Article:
On the subject of sight words, have a look at this by Alison Clarke, on her Spelfabet site:

    This was written by Professor Anne Castles (Macquarie University) and aroused quite some discussion at the time:

    Alison Clarke then wrote this piece in response to the debate around Anne Castle's piece:

    Happy reading!

  3. Thank you for your wonderful blog posts, Pamela. I am a school-based SLP in Canada trying my best to advocate for SSP reading instruction. Your posts inspire me to keep at it! I will be printing off this post to share with some of my resource teacher colleagues.

  4. I am so pleased to hear my posts are of use to you in your work, half a world away in Canada AM. Please keep in touch :-)


  5. As a teacher who was trained in "Balanced Literacy" at University, the journey to self educate in SSP has been challenging at times. My school leadership has been wonderfully supportive in providing PD opportunities and the resources that allow me to introduce my students to the process of reading in a structured and explicit way, and yet I still feel I have so much to discover. I really appreciate the accessability of your blog posts and how informative they are, particularly when I try to share my knowledge with my colleagues. As I (try to) keep up with the writings of Alison Clarke, Prof. Anne Castles, Dr Jennifer Buckingham at FivefromFive and Assoc. Prof. Deslea Konza, I can't help but wonder if there are any other Academics that are from Education faculties who advocate for a SSP approach to reading instruction? Are any teachers in Australia graduating with this knowledge?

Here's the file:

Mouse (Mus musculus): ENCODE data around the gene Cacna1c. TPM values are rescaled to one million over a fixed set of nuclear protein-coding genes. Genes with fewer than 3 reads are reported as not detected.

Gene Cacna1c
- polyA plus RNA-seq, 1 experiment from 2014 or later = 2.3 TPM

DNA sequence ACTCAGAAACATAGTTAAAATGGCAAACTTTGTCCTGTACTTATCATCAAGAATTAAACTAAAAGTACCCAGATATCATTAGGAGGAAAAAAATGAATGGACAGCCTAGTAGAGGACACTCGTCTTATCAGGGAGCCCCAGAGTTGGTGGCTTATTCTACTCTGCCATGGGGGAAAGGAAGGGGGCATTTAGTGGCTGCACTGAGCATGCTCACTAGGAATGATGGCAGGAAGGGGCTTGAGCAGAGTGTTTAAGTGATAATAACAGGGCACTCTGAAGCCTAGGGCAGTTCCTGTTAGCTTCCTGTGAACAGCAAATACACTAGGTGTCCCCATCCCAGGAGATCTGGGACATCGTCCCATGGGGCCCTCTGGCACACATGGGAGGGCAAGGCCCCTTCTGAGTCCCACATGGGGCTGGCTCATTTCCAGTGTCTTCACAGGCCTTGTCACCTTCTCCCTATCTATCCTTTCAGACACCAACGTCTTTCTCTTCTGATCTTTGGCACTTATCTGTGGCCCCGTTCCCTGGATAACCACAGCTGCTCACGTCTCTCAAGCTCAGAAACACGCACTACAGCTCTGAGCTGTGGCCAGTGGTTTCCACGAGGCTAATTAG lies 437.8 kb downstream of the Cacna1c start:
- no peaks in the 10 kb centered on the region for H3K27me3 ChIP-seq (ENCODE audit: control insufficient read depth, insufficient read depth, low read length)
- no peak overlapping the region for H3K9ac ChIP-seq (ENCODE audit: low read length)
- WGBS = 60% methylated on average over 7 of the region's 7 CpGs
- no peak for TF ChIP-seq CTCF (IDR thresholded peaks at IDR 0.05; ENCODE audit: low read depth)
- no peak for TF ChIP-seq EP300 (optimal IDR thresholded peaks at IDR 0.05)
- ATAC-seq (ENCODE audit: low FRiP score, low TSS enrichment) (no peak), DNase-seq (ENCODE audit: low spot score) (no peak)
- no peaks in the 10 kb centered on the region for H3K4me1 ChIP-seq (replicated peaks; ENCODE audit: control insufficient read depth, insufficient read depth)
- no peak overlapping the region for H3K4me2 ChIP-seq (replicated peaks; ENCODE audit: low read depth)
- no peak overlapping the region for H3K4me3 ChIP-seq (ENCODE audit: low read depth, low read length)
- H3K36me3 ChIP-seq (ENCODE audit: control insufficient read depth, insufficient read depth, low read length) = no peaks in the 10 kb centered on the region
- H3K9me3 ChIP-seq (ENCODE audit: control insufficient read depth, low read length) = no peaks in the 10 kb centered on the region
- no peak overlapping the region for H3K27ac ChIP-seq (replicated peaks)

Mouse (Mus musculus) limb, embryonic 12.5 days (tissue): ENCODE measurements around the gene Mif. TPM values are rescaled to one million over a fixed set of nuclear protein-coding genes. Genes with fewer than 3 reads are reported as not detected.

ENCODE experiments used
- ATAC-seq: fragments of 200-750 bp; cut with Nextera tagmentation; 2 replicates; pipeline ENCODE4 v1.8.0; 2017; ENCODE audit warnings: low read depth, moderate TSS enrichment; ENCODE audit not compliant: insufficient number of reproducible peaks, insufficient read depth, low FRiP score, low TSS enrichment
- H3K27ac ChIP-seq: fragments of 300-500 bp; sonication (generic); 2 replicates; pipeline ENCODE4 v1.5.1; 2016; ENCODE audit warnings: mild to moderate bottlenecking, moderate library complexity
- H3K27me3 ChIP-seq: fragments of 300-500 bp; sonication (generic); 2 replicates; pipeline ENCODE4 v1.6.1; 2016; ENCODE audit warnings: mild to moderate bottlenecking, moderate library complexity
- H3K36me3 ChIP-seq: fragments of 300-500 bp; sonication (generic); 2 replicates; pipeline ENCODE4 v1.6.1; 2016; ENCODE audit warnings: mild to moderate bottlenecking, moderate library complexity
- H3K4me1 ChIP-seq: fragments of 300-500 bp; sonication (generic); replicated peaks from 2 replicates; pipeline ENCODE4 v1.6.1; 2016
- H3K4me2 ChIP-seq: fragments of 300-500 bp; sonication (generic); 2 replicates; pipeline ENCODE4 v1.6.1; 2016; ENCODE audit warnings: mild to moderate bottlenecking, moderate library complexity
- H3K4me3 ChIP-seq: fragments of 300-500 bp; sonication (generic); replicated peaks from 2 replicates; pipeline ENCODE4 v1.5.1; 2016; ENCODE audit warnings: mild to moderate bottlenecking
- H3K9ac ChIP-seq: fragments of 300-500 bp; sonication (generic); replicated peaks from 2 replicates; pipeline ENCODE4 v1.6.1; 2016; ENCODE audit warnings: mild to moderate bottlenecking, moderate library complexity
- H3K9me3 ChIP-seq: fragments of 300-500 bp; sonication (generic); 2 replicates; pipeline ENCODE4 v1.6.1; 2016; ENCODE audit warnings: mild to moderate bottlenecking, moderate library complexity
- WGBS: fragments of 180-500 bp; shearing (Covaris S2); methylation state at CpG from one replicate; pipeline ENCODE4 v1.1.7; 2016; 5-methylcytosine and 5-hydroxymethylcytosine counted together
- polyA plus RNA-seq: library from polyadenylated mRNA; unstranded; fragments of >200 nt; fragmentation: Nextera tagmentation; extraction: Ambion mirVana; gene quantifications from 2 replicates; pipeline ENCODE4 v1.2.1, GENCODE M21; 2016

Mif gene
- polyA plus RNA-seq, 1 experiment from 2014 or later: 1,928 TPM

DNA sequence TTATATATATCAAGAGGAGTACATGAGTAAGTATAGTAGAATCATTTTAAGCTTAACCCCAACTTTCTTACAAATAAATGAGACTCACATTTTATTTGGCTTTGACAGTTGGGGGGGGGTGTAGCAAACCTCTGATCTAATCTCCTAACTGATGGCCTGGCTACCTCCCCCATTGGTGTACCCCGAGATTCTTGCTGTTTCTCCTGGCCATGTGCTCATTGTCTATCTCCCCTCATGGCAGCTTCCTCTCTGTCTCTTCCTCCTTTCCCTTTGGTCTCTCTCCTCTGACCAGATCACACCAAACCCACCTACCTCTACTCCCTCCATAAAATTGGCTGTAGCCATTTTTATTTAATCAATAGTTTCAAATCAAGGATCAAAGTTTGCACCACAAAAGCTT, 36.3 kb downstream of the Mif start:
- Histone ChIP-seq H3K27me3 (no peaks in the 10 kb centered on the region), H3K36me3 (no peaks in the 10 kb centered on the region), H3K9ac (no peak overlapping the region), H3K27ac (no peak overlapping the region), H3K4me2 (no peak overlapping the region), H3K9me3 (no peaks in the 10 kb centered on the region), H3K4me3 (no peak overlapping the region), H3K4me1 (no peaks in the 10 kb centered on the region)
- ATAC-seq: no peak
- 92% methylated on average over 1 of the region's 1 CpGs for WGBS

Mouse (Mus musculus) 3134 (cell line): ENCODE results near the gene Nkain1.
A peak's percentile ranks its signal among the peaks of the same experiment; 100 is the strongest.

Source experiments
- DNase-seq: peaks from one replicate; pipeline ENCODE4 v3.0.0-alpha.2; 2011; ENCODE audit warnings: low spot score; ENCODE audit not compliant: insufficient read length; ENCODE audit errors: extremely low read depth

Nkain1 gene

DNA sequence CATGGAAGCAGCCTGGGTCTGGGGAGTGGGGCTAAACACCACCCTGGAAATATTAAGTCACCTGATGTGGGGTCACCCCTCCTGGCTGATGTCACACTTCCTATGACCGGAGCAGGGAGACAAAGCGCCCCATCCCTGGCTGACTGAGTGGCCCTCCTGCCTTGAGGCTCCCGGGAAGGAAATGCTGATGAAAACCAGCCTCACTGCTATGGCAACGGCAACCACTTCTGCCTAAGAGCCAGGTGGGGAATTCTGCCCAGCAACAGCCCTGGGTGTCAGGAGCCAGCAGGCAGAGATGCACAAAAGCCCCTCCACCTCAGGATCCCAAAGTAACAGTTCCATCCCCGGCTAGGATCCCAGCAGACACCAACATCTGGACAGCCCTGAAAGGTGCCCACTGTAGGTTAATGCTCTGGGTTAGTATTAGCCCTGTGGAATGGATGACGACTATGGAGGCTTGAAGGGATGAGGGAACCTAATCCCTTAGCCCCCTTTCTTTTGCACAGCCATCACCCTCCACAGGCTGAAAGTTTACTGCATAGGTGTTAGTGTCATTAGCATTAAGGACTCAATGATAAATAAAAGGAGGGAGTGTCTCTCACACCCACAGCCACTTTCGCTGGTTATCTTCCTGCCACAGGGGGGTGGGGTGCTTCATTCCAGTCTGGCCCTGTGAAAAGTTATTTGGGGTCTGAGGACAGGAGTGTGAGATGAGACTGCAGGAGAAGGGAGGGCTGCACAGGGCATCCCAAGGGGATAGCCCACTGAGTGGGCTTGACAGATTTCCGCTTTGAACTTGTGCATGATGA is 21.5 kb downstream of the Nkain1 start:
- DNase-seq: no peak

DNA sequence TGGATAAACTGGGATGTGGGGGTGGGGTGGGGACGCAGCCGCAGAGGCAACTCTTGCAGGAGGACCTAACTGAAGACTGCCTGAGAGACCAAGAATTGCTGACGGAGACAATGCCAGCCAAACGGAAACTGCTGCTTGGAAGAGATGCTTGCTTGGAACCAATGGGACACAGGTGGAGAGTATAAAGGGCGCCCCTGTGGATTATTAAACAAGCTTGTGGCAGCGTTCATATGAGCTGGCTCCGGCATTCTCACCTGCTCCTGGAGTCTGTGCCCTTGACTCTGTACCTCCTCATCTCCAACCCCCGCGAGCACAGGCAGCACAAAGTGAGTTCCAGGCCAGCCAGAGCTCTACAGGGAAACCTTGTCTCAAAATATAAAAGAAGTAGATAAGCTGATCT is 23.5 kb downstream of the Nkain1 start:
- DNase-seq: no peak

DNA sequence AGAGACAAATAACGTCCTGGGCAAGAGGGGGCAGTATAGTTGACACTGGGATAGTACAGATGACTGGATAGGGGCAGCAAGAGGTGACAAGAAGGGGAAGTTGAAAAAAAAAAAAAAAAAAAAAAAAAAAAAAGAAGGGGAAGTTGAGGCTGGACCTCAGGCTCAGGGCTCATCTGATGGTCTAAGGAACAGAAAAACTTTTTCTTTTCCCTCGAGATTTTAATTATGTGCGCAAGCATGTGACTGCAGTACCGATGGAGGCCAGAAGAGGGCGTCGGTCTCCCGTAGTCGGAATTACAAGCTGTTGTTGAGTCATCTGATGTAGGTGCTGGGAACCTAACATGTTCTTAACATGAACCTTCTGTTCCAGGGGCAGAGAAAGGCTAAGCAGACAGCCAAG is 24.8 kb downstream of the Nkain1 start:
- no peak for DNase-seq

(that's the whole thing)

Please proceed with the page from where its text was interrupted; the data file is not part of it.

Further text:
6. I have my parent hat on in this response. I am a secondary teacher. However everyone of the questions on the left is what my child is being taught at his school. It fact i have ditched is levelled readers and am using decodable books at home. In fact when they were teaching sight words (which I then begin to discuss in terms of decoding- and the exceptions) I was told he couldn't read the sight words (because he was using the decoding strategies I had taught him). Luckily my son comes from a high literacy home and he is doing well in his reading. But many problems are faced by children who come from low literacy backgrounds.

    1. Thanks for your insightful comment Liz and my apologies for the tardy reply - I don't always see these notifications in a timely manner. Good on you for trusting your own judgement - your son's reading skills will be the stronger for it in this case.
      All the best

  7. Hi Pamela

    This is a great checklist. I would like to add, ' Does your school discourage children from pointing to the words with a finger while they read?' Pointing to words helps children pay attention to the words and to blend phonemes left to right in proper sequence. So many of my students are ordered not to point to the words as it is 'babyish'.

  8. Thanks for your comment Antonia and apologies that I've been slow in acknowledging it. You raise an interesting issue, though it's not one that comes up a lot in discussions, as far as I can see. However I agree with you that pointing with the finger is a probably just a sensible form of self-guidance/scaffolding, that most children will spontaneously stop doing once they become more fluent as readers. I certainly wouldn't be discouraging it, and as for the "babyish" label - well I'd remind people who say that that babies don't actually read, so it's a nonsense in that way, though 5-6 year olds are "baby readers" and so may need extra supports to get going.
    All the best